One of the biggest considerations for the gallery wrap canvas side treatment is the thickness of the stretcher bar. Stretcher bars come in many different depths that range from less than a half of an inch deep to three inches deep. When considering conventional framing you would most likely choose a stretcher bar depth of ⅝” to ¾” deep. If you’re a perfectionist and do not care for the gap of space that is often seen between the back of the frame and the wall when your canvas is thicker than your frame, we have a “Canvas on Hardboard” solution for you too!, check our FAQs!
The most common size depths used for displaying stretched canvases without an outside frame are 1” to 1 ½” depths. Remember when considering the depth of the stretcher bar you would like to use that the deeper the profile the more image loss you will have if you want an “Image Overflow Wrap”. A 2 ½” deep stretcher bar frame can use up a lot of your image when it wraps around the sides, so remember to compensate for that with more background if you are the photographer.
Floater frames are a type of frame where the stretched canvas is mounted flush or recessed inside a deep profile frame and is offset on all sides giving it the appearance of “Floating” in the center of the frame. There are hundreds of profile choices available but the most popular profile used is a satin or gloss black, three step profile that will accommodate stretcher bars up to 2” deep. This finishing option adds value and dimension to any image. The most commonly used stretcher bar depths used in floater frames are 1” and 1 1/2”. There are times when an oversized bar is used and the stretched canvas face is raised above the top of the floater frame slightly.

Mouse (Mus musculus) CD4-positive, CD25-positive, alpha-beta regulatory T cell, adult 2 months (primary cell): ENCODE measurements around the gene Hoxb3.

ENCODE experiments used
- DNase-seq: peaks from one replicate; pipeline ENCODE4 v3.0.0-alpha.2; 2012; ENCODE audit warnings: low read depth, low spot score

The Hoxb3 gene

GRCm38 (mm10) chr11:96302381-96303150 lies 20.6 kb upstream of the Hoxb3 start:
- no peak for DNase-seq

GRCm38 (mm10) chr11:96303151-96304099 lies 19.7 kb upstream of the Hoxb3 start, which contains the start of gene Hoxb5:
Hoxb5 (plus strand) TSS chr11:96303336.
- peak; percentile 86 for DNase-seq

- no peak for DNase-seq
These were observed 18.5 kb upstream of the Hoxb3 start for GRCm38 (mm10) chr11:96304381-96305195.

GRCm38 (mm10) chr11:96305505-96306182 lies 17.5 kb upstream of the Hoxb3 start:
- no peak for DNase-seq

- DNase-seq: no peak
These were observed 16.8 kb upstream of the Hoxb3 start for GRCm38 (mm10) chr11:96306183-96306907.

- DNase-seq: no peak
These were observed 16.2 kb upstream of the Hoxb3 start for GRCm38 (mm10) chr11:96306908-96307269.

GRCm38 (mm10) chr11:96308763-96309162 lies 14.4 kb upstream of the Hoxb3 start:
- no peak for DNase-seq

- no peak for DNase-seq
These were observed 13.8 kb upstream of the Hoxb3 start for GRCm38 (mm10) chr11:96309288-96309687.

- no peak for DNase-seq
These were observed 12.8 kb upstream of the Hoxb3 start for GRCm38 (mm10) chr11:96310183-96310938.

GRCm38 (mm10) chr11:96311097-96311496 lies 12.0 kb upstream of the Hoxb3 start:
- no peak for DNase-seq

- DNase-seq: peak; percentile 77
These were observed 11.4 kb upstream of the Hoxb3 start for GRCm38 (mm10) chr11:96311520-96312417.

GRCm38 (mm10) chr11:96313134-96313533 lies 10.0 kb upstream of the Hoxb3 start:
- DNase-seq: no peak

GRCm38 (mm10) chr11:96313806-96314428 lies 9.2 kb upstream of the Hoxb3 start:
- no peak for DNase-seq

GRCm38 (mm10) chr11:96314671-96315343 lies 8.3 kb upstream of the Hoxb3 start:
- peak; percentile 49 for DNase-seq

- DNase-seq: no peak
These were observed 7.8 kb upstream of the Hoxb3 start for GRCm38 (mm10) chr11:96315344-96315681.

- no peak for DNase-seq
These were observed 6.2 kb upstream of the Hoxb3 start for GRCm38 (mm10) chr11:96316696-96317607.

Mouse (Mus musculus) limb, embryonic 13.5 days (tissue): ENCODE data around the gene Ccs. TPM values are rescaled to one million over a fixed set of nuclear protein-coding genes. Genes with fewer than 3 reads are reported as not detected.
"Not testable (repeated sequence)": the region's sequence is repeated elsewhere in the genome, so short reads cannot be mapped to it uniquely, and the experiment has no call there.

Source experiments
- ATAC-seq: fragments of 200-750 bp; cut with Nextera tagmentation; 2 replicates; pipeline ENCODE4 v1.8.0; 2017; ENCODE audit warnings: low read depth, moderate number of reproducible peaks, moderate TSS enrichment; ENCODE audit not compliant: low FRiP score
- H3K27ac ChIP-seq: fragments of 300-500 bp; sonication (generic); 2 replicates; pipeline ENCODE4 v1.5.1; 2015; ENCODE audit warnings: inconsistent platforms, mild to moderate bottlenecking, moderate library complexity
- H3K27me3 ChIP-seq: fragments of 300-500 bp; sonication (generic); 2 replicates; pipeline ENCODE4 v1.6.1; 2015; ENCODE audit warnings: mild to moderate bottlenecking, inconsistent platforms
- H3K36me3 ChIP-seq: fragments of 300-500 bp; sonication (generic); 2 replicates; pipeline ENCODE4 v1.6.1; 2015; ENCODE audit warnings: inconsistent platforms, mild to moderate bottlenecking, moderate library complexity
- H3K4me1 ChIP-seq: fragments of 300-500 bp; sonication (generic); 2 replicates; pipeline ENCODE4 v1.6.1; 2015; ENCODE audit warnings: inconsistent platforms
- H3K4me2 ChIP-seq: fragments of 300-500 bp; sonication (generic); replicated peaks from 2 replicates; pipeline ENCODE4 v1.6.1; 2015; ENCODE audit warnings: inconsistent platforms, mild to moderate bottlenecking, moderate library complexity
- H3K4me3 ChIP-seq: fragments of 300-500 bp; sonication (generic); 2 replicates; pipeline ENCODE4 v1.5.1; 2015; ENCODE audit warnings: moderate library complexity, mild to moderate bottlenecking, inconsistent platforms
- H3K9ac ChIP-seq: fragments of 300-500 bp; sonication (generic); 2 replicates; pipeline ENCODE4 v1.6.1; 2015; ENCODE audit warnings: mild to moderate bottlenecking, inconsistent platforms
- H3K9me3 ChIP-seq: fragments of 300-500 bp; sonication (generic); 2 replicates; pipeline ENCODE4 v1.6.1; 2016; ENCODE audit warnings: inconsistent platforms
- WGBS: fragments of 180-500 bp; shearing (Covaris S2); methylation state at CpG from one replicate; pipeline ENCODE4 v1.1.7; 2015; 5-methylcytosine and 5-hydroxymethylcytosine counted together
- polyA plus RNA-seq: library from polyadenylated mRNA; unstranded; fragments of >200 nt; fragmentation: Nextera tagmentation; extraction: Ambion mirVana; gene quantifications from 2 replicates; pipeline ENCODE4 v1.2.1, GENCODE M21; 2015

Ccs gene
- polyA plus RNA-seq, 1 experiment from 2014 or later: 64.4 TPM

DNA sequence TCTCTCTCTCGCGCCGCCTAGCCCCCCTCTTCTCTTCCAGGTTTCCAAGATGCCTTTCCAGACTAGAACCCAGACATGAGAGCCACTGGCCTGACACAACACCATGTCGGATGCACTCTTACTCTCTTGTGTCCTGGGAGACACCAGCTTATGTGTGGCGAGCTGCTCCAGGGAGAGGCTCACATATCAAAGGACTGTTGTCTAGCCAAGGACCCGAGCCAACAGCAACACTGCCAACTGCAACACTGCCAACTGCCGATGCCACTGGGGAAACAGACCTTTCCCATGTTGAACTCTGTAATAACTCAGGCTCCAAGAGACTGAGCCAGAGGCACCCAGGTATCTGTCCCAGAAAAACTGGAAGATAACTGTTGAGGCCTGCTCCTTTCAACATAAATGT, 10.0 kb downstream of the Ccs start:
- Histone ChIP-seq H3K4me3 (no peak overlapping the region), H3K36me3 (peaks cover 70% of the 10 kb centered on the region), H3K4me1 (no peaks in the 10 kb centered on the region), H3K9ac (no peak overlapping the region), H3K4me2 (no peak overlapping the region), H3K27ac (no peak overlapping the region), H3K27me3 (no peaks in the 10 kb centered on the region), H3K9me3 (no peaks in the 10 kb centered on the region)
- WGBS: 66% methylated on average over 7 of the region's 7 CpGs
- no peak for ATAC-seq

At ChromaZone Ink Canvas Printing we use American grown and milled pine and poplar wood from sustainable sources for stretching all of our gicées on canvas. The moulding is finger spliced and kiln dried for a more stable and straight stretcher bar that will not warp over time. ChromaZone Ink Canvas prints would love to be your giclée printing company, call us at 321-312-4800 | 800-501-2901.